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Road Test: Maserati Ghibli V6d 4dr Auto (2013-2017)

£49,620 when new
7/10
Road test score

Car specifications

Budget
£49,620
Brake horsepower
275bhp
Fuel consumption
47.9mpg
0–62 mph
6.30s
CO2
158g/km
Max speed
155Mph
Insurance Group
N

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Former Ferrari F1 driver Ivan Capelli - one of very few Italians to drive for the Scuderia - helped develop the new Maserati Ghibli. “To be honest,” he says, “when I checked in for work on the car, I used to bring my dog. He was useful as an accelerometer.”

The ears on the Capelli canine must have adopted some pretty amusing angles, because the Ghibli will hurl itself headlong into the Italian countryside with magnificent enthusiasm. Better still, even the crucial diesel version manages to blast the epic Tuscan hills with a satisfyingly baritone rumble when it does its thing. Maserati is well aware that the Ghibli, its first foray into the upper-medium segment, needs to make good on the company’s reputation for a certain kind of aristocratic sportiness if it is to woo buyers away from the Audi/BMW/Merc/Jag establishment. Even with the promise of £600 per month leasing deals and competitive CO2 numbers, why would self-aware self-starters - whose only fear is of becoming boring, according to Maserati - bother otherwise?

So let’s start with the way it looks - a personal thing, for sure, but also one of the critical factors. Maserati’s exterior designer Giovanni Ribotta insists that the rather fanciful Birdcage inspiration they cite isn’t purely down to the fact that both cars have four wheels and a trident badge. In a lighter colour, the front end in particular starts doing its thing, and the upswept kink on the rear wing is sweet. Trust us, you’ll notice it the first time one passes you, and it’s more coherent than the closely related but cumbersomely elongated Quattroporte. Some of the shutlines could be tighter, though.

The UK gets three versions: a 3.0-litre, 272bhp V6 turbodiesel, and single and twin-turbocharged 3.0-litre V6 petrols, with 325bhp and 404bhp respectively. At £48,830, the diesel clearly fancies its chances at the sharp end - it’s less powerful but pricier than Audi’s brilliant bi-turbo V6, for example - and this VM Motori-developed unit is only going to be around as long as it takes Maserati to develop a more potent twin-turbo one (due in a few years’ time, apparently). Still, 443lb ft from 2,000rpm is useful enough, and the combination of 50:50 weight distribution, a mechanical limited-slip diff (the only car in its class to be so equipped) and a seriously able chassis add up to a package that has enough bite to justify the famous badge.

The hydraulic steering set-up is surprisingly meaty, the 8spd paddle-shift ZF ‘box is as sublime as ever, and though the ride - double wishbones at the front, multi-link rear, passively damped with the option of a Skyhook adaptive set-up - can be fidgety on broken surfaces, it’s good enough. Barely lighter than the full-size QP at 1,835kg, the Ghibli uses a mix of steel and aluminium in its construction, but ultimately it’s more about gravitas than athleticism. I quite liked this sense of heft, but most of its key rivals are faster and feel keener. The diesel also suffers from a slight but still irritating driveline shunt.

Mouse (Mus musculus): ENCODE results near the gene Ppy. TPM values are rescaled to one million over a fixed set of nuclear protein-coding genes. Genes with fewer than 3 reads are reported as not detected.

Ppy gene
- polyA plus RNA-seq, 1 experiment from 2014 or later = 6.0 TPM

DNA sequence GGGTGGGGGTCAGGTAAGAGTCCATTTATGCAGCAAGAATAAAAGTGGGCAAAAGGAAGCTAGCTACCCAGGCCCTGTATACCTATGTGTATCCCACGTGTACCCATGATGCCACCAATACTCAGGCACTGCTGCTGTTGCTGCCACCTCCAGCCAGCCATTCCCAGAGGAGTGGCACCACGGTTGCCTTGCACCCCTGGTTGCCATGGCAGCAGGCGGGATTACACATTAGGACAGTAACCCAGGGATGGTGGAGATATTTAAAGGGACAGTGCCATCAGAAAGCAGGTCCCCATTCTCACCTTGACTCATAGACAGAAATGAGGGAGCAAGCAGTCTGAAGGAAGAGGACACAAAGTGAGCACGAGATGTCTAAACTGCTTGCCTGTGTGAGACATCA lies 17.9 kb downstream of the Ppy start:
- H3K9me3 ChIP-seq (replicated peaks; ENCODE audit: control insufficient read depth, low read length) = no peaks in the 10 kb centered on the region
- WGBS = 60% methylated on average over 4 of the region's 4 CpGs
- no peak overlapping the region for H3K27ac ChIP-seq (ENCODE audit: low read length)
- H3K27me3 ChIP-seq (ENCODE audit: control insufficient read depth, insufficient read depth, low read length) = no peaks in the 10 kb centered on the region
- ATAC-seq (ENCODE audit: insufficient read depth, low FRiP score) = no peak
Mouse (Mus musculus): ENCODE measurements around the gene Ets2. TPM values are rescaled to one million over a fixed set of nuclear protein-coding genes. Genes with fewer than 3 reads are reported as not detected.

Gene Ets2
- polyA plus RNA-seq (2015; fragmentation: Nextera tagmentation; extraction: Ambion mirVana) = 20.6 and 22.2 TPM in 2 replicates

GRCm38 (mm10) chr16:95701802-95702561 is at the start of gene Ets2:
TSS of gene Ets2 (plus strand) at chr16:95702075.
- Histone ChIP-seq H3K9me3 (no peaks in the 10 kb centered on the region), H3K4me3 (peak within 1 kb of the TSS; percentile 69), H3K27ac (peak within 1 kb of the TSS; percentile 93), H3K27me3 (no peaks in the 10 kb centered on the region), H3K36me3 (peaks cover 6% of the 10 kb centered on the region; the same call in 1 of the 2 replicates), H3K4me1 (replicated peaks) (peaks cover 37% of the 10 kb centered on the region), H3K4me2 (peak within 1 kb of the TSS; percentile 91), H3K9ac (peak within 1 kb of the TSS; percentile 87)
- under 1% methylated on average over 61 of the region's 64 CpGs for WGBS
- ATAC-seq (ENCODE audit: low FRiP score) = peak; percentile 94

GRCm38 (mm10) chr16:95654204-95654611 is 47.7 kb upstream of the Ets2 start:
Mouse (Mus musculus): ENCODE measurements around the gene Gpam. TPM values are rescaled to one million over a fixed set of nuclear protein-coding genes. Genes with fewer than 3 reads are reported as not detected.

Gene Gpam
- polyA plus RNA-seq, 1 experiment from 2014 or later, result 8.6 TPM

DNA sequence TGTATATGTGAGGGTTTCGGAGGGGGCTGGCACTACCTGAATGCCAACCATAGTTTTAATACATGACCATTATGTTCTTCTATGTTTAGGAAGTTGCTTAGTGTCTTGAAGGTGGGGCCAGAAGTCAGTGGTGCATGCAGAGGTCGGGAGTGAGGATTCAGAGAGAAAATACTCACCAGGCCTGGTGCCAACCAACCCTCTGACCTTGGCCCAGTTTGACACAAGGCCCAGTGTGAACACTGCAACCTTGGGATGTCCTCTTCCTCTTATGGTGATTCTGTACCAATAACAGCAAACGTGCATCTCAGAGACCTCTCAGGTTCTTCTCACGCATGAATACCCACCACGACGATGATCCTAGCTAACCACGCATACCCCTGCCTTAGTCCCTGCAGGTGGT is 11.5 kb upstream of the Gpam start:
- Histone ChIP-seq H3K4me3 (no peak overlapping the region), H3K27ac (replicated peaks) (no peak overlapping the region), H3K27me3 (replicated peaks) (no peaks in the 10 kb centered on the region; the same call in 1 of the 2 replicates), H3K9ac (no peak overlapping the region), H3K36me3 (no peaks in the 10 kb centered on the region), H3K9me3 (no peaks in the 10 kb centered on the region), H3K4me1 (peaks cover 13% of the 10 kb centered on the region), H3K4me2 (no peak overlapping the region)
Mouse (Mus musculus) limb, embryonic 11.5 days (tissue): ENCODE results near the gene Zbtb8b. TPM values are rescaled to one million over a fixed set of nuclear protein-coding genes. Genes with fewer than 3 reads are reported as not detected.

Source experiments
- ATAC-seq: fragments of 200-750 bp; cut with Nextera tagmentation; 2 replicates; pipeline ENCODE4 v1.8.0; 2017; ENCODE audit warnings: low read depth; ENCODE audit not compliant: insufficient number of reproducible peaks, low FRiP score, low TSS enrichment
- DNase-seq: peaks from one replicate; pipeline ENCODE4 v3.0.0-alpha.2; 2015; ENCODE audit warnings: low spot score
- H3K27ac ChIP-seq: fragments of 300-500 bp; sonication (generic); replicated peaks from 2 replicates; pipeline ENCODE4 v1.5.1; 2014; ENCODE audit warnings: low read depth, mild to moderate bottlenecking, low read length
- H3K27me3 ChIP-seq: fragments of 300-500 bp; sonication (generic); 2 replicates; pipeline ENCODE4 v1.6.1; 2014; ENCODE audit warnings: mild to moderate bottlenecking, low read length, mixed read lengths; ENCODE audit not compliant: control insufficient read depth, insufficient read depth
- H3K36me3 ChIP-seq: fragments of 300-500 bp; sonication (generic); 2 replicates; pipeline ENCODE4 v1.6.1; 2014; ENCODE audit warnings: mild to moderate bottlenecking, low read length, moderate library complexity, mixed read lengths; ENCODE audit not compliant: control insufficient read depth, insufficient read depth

The base petrol V6 is a sweeter car, and unsurprisingly taps much more readily into whatever constitutes the Maserati ideal these days. Naturally, it’s much more rev-hungry, it sounds lovely and it moves with a generally greater sense of abandon. The 404bhp Ghibli S I tried was the all-wheel drive Q4 version - unavailable in the UK for unspecified engineering reasons - which ups the ante to a level that makes the really fast 500bhp-plus, M5/XFR-S/E63-rivalling version that Maserati says it’s “thinking about” look unnecessary. It’s a corker and will most likely be even more fun in rear-drive form when it lands here at the end of the year (it costs £63,415).

The Ghibli’s credibility mission continues inside. There’s frameless glass in the doors and wonderful ruched leather seats. There’s the option of a magnificent 1,280W Bowers & Wilkins audio system, the satnav is clear and easy to use and the dual-zone climate control is potent. Maserati also plans to riff on Ferrari’s Tailor-Made options scheme - hopefully less hysterically expensively - so you can do what you like inside. The leather and wood in the various cars I tried was all very high quality, and imbue the Ghibli with a distinct atmosphere. Less convincing are the multimedia’s graphics - in terms of aesthetics and simple legibility - while the gear-selector is absolutely hopeless to use, with no decent demarcation between P, R and D. Rear cabin space is a bit tight, too.

It boils down to one simple question: should you? In isolation, the Ghibli is convincingly seductive and perfectly credible. We’ll have to group-test it to see how well it copes using a more rational calculus. But as it stands, the diesel emits 158g/km CO2 and sits in the 26 per cent company car tax band, so it’s there or thereabouts. But forget all that, and do me a favour when you get to the end of this paragraph: just say the last word out loud - Maserati.

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